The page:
Libyan Desert Glass: New field and Fourier transform infrared data

F. Fröhlich, G. Poupeau, A. Badou, F. X. Le Bourdonnec, Y. Sacquin, S. Dubernet, J. M. Bardintzeff, M. Véran, D. C. Smith, E. Diemer

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Results are presented of new geological observations and laboratory analyses on Libyan Desert Glass (LDG), a unique kind of impact glass found in Egypt, probably 28.5-29.4 million years in age. A new LDG occurrence has been discovered some 50 km southward of the main LDG occurrences in the Great Sand Sea. From Fourier transform infrared (FTIR) analysis, the molecular structure of LDG is refined and significant differences are shown between LDG specimens and other pure silica glasses (fulgurite, industrial fused quartz, and amorphous biogenic silica) that are related to differences in their structures. The slight variations observed here for the mean Si-O-Si angle between the different glasses are attributed to their thermal histories. With regard to the other glasses analyzed, the LDG infrared spectral parameters point to a higher ratio of discontinuities and defects in the tetrahedral (SiO4) network. The quantitative mineralogical constitutions of sandstones and quartzites from the LDG geological setting were analyzed by FTIR. Cretaceous sandstones have a specific composition (about 90 wt% quartz, 10% dickite), clearly different from the Paleozoic ones (about 90 wt% quartz, but ≥7% kaolinite). It is shown that the reddish silts bearing the LDG are constituted mainly of microquartz enriched with dickite, whose particle size distribution is characteristic of fluvio-lacustrine deposits, probably Oligocene to Miocene in age. The target rocks, most probably quartz sand, resulted from the weathering (loss of the cementing microquartz) of the Cretaceous sandstones from the Gilf Khebir Plateau with deposition in a high-energy environment.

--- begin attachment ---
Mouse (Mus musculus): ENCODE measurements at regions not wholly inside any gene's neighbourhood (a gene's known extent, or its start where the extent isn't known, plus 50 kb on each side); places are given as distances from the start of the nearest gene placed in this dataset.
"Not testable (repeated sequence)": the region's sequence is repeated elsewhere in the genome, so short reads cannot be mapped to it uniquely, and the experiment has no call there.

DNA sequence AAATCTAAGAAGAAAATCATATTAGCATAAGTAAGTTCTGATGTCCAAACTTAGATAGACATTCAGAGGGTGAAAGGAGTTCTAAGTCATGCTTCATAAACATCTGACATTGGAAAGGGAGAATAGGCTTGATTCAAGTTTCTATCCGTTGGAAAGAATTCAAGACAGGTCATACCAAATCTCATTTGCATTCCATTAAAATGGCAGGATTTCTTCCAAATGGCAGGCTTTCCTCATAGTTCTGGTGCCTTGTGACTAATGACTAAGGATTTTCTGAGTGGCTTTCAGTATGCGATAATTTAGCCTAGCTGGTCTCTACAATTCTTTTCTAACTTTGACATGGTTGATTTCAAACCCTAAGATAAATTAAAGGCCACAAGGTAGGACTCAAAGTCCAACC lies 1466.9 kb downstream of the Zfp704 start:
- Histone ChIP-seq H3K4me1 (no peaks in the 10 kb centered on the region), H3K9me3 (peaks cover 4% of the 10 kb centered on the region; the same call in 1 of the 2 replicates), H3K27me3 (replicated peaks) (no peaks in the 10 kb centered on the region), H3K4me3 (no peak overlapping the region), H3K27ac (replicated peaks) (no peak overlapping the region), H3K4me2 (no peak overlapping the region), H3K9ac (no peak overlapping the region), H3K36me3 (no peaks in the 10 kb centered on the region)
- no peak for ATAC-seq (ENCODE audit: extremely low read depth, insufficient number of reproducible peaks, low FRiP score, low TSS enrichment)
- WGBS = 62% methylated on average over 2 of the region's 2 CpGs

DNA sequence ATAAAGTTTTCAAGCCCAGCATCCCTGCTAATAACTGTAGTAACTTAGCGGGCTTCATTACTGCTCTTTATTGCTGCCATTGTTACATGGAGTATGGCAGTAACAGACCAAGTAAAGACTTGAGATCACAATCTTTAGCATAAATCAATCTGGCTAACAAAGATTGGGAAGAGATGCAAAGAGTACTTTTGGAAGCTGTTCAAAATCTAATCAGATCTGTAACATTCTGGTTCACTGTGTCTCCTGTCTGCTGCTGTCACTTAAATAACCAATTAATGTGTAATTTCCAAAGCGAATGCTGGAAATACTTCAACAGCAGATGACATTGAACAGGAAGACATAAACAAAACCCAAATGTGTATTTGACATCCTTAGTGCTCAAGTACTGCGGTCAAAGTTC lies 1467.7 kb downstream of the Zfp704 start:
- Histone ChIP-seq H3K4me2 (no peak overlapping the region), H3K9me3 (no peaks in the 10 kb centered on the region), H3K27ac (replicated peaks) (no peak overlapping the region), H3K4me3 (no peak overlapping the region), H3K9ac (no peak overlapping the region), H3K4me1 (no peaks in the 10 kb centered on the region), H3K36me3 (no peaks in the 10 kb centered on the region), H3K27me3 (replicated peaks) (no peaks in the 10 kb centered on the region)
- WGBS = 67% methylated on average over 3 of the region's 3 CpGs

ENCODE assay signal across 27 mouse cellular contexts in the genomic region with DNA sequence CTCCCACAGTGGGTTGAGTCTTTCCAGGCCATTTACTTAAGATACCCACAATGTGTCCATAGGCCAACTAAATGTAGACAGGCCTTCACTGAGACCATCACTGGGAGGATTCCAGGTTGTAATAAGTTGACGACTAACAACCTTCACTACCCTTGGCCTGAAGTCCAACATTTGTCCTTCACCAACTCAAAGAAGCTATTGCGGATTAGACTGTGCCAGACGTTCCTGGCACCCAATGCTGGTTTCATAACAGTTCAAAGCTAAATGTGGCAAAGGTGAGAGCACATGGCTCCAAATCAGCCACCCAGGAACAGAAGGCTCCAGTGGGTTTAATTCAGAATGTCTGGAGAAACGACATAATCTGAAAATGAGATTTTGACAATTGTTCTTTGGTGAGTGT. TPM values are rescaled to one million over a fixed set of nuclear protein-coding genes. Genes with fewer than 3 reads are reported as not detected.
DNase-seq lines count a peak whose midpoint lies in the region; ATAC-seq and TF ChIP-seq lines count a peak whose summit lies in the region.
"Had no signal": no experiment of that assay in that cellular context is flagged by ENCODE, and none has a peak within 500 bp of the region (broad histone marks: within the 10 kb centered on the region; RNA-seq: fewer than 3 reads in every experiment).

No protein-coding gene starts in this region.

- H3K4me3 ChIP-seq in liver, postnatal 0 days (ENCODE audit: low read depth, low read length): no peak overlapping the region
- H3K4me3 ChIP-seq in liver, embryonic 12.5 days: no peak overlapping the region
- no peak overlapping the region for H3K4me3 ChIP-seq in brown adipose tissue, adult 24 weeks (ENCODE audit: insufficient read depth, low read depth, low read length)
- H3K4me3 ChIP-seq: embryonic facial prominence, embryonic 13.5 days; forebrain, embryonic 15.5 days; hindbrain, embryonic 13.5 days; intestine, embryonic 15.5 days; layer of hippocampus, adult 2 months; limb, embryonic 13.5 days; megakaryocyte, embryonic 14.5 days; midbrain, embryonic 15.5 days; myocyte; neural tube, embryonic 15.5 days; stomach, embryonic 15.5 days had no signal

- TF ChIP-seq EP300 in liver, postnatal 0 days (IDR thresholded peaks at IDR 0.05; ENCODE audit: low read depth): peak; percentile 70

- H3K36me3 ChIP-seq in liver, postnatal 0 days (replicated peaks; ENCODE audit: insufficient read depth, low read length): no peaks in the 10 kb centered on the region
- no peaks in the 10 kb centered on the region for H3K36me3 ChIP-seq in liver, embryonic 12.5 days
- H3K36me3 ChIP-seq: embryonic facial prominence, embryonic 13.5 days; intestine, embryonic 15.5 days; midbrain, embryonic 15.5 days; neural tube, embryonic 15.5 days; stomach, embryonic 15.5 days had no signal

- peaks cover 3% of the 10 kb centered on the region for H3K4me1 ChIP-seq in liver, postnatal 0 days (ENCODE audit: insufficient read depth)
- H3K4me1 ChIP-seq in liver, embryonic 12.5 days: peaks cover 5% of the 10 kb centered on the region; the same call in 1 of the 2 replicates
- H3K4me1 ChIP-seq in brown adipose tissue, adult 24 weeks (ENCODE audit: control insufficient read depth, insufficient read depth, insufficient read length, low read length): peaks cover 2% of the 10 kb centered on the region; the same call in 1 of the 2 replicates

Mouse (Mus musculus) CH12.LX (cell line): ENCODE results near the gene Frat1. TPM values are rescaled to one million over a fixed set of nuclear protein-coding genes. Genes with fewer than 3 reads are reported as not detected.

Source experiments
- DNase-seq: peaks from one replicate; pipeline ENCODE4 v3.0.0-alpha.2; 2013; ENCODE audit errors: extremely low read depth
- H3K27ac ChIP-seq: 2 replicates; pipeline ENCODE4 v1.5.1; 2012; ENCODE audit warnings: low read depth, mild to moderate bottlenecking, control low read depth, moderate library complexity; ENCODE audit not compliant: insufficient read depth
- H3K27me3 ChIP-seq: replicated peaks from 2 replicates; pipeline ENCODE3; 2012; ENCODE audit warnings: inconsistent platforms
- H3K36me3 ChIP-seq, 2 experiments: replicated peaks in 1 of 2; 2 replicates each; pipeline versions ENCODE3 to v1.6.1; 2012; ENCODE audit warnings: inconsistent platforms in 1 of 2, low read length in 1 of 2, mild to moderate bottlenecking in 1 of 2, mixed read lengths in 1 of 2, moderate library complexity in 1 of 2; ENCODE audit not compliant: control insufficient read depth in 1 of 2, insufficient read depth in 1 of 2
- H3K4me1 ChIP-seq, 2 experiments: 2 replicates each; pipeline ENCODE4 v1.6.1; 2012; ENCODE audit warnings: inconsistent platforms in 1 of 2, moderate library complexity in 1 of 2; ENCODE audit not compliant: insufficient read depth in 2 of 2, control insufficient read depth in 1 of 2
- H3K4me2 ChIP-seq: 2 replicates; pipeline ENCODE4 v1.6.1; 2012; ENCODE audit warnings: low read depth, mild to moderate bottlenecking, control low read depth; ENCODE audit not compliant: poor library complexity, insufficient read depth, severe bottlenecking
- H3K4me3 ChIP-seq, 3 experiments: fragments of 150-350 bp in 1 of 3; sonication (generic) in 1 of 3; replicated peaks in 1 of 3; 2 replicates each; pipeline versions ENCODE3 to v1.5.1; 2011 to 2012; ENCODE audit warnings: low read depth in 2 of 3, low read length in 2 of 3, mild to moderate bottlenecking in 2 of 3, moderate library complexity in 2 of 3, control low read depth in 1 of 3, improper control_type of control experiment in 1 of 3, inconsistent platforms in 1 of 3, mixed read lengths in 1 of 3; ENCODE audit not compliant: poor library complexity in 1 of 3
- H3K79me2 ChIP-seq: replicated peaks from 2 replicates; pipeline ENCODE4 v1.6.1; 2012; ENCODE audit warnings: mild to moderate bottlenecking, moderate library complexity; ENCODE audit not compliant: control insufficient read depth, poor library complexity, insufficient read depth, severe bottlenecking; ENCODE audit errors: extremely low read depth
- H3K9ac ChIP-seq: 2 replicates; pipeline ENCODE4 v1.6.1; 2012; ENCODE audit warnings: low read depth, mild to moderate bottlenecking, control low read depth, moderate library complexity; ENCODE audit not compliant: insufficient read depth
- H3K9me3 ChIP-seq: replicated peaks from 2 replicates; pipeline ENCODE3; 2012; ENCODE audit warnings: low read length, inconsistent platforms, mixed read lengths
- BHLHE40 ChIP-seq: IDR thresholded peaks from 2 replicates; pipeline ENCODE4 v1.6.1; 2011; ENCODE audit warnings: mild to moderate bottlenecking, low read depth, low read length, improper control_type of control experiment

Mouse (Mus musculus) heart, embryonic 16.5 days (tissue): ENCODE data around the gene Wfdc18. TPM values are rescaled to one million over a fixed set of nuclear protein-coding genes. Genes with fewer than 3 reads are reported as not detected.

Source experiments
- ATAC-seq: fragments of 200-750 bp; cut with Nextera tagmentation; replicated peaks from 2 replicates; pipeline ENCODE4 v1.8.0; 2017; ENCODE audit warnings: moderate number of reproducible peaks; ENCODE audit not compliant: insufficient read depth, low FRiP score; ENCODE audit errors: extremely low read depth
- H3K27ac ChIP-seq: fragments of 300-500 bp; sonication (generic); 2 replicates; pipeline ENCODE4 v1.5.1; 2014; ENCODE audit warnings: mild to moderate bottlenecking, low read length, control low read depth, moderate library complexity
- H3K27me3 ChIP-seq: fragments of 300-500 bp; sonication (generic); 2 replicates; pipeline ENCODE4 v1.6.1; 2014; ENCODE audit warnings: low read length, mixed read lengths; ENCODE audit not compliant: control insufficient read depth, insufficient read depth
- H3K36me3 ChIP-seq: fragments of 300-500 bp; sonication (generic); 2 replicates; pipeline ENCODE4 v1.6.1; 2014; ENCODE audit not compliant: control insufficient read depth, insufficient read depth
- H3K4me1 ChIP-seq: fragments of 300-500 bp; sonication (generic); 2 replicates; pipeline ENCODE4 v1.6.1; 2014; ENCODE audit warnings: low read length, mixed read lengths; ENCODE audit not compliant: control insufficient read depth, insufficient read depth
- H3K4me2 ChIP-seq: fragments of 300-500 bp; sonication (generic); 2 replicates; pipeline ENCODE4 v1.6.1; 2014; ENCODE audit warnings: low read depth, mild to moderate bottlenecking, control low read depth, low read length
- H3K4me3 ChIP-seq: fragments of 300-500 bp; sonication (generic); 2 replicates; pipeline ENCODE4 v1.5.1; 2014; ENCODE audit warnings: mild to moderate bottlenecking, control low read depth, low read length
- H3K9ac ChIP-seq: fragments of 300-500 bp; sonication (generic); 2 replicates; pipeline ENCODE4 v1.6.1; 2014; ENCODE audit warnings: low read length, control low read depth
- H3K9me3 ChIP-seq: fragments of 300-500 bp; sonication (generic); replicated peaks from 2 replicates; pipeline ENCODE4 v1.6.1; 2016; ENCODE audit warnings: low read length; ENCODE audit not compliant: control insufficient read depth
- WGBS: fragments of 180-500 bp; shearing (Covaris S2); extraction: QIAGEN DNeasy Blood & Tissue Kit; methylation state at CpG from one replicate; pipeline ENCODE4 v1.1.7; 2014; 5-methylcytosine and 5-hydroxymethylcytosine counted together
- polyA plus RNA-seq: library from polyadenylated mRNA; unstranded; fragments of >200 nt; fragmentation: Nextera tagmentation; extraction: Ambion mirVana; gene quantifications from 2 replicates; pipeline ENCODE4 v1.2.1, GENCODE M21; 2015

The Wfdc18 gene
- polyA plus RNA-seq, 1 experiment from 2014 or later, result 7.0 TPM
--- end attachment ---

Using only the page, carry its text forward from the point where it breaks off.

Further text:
Original languageEnglish
Pages (from-to)2517-2530
Number of pages14
JournalMeteoritics and Planetary Science
Issue number12
StatePublished - Dec 2013
Externally publishedYes


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